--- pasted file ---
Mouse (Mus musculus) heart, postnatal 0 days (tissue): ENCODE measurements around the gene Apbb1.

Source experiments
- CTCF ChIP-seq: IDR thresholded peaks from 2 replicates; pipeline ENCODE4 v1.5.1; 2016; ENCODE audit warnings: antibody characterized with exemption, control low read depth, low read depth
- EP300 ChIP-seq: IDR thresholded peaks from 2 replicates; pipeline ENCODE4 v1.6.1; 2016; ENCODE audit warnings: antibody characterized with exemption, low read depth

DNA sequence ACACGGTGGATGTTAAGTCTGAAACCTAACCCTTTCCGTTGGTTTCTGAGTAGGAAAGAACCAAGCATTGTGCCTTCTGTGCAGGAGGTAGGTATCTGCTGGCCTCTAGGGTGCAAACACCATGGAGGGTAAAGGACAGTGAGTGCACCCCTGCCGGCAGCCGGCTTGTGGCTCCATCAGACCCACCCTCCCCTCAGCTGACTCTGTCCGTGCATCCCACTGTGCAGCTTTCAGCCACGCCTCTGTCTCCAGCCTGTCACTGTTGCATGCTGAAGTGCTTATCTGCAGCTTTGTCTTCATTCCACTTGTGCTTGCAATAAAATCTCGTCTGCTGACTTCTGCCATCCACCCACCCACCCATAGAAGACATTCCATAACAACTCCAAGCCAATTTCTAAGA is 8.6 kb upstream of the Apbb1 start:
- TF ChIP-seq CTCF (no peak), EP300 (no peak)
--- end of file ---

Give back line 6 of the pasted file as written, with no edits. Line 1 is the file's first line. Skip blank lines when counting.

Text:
- TF ChIP-seq CTCF (no peak), EP300 (no peak)